As evidenced in some of our recent case studies below – UCS Director is providing massive financial and time savings through unified infrastructure automation. Here are some of the things these three customers are saying about the benefits they’ve experienced with UCS Director:
“The effects of Cisco UCS Director have been enormous. Teams spend half as much time deploying environments. NESIC looked at other options for automated management tools for virtual environments, but only Cisco UCS Director could manage both virtual and physical environments.”
Head of the cloud architecture department
NEC Networks & System
Read the full case study here or below
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Tags: Cisco UCS Director, converged infrastructure management, FlexPod, Infrastructure Management, ucs director, unified management, Vblock, vspex
I recently did a project involving several moving parts, including Splunk, VMware vSphere, Cisco UCS servers, EMC XtremSF cards, ScaleIO and Isilon. The project goal was to verify the functionality and performance of EMC storage together with Splunk. The results of the project can be applied to a basic physical installation of Splunk, and I added VMware virtualization and scale-out storage to make sure we covered all bases. And I’d now like to share the project results with you, my dear readers.
Splunk is a great engine for collecting, indexing, analyzing, and visualizing data. What kind of data you ask? Pretty much everything you think of, including machine data, logs, billing records, click streams, performance metrics and performance data. It’s very easy to add your own metric that you want to measure, all it takes is a file or a stream of data that you enter into your Splunk indexers. When all that data has been indexed (which it does very rapidly as seen in my earlier blog post), it becomes searchable and useful to you and your organization. Read More »
Tags: #ciscochampion, Cisco UCS, EMC, Splunk, VMware vSphere
According to GigaOM, the use of cloud-based resources will be what’s “next” for IT in preparation for an in-depth look at the infrastructure that will drive the next decade of application development.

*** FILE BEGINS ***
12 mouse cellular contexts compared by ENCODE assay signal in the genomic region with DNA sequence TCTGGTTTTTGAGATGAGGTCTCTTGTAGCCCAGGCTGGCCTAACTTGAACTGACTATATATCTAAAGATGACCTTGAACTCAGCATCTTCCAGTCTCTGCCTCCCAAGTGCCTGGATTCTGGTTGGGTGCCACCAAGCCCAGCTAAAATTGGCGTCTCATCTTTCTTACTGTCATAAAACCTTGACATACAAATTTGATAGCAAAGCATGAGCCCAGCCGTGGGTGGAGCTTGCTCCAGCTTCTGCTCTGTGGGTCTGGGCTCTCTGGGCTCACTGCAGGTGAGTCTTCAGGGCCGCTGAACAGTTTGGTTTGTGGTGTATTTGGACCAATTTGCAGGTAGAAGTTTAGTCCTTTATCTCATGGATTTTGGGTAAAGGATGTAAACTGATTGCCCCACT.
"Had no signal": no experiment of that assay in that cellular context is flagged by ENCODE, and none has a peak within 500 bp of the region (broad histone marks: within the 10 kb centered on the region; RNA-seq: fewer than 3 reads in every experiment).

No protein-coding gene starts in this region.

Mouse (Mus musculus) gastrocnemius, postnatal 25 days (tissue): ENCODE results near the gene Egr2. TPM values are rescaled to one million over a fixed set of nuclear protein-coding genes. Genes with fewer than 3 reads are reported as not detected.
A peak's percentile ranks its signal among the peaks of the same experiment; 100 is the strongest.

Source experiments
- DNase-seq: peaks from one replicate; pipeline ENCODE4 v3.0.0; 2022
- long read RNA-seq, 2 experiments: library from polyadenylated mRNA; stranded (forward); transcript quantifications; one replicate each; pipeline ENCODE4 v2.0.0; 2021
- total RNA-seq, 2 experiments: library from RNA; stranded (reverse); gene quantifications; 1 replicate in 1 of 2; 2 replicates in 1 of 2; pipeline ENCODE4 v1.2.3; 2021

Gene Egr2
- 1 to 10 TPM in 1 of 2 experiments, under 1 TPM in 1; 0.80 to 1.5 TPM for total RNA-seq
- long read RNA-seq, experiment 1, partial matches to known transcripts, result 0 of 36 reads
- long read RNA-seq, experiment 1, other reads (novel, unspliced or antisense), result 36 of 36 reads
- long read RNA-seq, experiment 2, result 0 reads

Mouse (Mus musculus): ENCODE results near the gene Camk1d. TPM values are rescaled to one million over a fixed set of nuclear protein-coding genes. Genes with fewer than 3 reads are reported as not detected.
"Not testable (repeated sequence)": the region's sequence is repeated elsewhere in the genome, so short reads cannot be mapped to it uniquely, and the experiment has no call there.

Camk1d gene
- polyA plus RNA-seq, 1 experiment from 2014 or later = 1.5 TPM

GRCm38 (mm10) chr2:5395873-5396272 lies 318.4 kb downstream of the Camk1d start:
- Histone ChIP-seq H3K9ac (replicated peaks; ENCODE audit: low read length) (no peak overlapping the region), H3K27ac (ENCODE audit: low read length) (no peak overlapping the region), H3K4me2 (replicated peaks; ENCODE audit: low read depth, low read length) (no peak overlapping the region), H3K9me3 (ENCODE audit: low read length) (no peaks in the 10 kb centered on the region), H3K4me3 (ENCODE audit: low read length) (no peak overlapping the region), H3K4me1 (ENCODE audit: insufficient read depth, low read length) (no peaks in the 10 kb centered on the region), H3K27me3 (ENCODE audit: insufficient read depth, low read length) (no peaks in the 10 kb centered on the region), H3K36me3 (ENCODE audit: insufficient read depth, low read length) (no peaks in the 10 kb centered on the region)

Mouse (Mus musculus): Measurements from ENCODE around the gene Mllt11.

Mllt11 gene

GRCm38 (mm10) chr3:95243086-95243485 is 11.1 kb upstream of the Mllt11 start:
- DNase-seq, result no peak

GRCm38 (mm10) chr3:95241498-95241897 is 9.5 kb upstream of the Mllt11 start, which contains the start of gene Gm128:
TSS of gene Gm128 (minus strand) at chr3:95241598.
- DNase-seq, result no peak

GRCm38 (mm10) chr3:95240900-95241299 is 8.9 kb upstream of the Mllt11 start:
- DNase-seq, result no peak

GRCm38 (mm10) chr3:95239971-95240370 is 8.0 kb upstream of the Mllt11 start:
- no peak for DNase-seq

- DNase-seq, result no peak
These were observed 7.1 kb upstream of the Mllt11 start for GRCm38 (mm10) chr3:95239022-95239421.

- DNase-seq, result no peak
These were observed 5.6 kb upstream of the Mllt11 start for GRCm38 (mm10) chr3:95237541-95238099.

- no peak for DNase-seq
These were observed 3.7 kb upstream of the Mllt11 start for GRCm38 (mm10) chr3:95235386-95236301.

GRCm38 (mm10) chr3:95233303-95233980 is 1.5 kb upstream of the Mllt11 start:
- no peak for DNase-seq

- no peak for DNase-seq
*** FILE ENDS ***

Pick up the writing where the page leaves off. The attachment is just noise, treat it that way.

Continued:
At the recent Structure event, GigaOM tapped into the minds of cloud-technology industry leaders, seeking insight into the “Top 5 Questions for the Titans of Cloud.”
In this post, Gee Rittenhouse, Vice President/General Manager, Cloud and Virtualization Group at Cisco, provides answers and insight on cloud infrastructure, exchange, data security and more.
Top Cloud Question #1: “When will all the major clouds support the same set of APIs?”
Today, there is a three-horse race between two proprietary APIs (Amazon Web Services and VMware’s vCloud API) and one open API (OpenStack). For now, the two proprietary APIs will continue to be the dominant players, leveraging their large public cloud (in the case of AWS) and private cloud (in the case of VMware) deployments.
But, as an increasing number of service providers and enterprises adopt and deploy OpenStack cloud solutions across both public and private models, the balance will shift, more than likely over the next two to four years.
Cisco’s approach is different from other, more infrastructure-centric public cloud offers. We believe that the open API model OpenStack will eventually be the dominant cloud API model and will ultimately become the de-facto standard.
Looking to the future beyond just a hybrid cloud conversation toward the Intercloud, an interconnected global cloud of clouds, built with a commitment to open standards and based on OpenStack, will feature APIs to connect any cloud or hypervisor to any other cloud or hypervisor.
Read More »
Tags: API, Cisco, cisco intercloud, CiscoCloud, cloud, Cloud Computing, cloudquestions, data center, Gee Rittenhouse, Gigaom, Hybrid Cloud, IaaS, InterCloud, openshift, OpenStack, paas, private cloud, Public Cloud, SaaS, XaaS